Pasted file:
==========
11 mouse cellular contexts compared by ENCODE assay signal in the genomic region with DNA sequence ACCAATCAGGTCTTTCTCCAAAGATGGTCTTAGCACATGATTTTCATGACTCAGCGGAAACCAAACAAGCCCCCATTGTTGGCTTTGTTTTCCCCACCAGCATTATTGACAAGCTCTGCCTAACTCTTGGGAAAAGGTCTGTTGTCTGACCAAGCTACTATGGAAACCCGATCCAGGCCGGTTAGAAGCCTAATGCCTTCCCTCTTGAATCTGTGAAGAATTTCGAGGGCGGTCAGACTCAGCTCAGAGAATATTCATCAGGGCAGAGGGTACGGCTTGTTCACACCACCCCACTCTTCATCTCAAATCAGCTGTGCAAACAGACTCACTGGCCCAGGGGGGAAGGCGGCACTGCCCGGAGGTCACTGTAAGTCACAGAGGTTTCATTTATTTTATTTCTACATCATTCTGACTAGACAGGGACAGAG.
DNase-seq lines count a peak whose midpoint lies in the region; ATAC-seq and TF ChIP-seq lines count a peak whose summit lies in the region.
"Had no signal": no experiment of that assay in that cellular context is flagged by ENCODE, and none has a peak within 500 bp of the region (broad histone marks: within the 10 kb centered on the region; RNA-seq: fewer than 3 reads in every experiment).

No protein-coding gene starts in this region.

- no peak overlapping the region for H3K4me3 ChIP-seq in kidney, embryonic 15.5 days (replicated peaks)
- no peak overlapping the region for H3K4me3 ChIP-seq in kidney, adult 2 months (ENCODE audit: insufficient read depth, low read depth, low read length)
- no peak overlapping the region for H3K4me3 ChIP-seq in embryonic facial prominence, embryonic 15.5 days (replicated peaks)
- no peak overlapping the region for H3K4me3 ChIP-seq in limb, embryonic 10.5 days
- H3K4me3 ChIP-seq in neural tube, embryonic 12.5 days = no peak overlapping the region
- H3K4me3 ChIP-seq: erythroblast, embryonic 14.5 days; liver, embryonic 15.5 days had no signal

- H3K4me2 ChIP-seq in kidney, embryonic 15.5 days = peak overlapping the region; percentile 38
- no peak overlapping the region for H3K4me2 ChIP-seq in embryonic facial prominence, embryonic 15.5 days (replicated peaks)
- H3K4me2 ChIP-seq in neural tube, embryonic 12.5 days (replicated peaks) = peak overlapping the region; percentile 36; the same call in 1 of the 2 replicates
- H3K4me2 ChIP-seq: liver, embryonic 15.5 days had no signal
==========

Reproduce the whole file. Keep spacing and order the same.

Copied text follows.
11 mouse cellular contexts compared by ENCODE assay signal in the genomic region with DNA sequence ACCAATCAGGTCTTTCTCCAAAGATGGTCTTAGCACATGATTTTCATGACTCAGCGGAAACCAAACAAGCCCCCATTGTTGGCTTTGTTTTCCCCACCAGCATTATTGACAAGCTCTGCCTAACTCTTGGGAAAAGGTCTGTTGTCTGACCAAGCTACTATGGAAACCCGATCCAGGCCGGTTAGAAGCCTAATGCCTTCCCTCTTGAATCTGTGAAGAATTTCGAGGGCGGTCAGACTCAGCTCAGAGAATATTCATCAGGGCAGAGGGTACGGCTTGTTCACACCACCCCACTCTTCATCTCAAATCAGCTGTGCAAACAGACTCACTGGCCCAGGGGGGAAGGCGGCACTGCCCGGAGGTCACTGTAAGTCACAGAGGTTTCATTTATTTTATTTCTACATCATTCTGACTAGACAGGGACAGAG.
DNase-seq lines count a peak whose midpoint lies in the region; ATAC-seq and TF ChIP-seq lines count a peak whose summit lies in the region.
"Had no signal": no experiment of that assay in that cellular context is flagged by ENCODE, and none has a peak within 500 bp of the region (broad histone marks: within the 10 kb centered on the region; RNA-seq: fewer than 3 reads in every experiment).

No protein-coding gene starts in this region.

- no peak overlapping the region for H3K4me3 ChIP-seq in kidney, embryonic 15.5 days (replicated peaks)
- no peak overlapping the region for H3K4me3 ChIP-seq in kidney, adult 2 months (ENCODE audit: insufficient read depth, low read depth, low read length)
- no peak overlapping the region for H3K4me3 ChIP-seq in embryonic facial prominence, embryonic 15.5 days (replicated peaks)
- no peak overlapping the region for H3K4me3 ChIP-seq in limb, embryonic 10.5 days
- H3K4me3 ChIP-seq in neural tube, embryonic 12.5 days = no peak overlapping the region
- H3K4me3 ChIP-seq: erythroblast, embryonic 14.5 days; liver, embryonic 15.5 days had no signal

- H3K4me2 ChIP-seq in kidney, embryonic 15.5 days = peak overlapping the region; percentile 38
- no peak overlapping the region for H3K4me2 ChIP-seq in embryonic facial prominence, embryonic 15.5 days (replicated peaks)
- H3K4me2 ChIP-seq in neural tube, embryonic 12.5 days (replicated peaks) = peak overlapping the region; percentile 36; the same call in 1 of the 2 replicates
- H3K4me2 ChIP-seq: liver, embryonic 15.5 days had no signal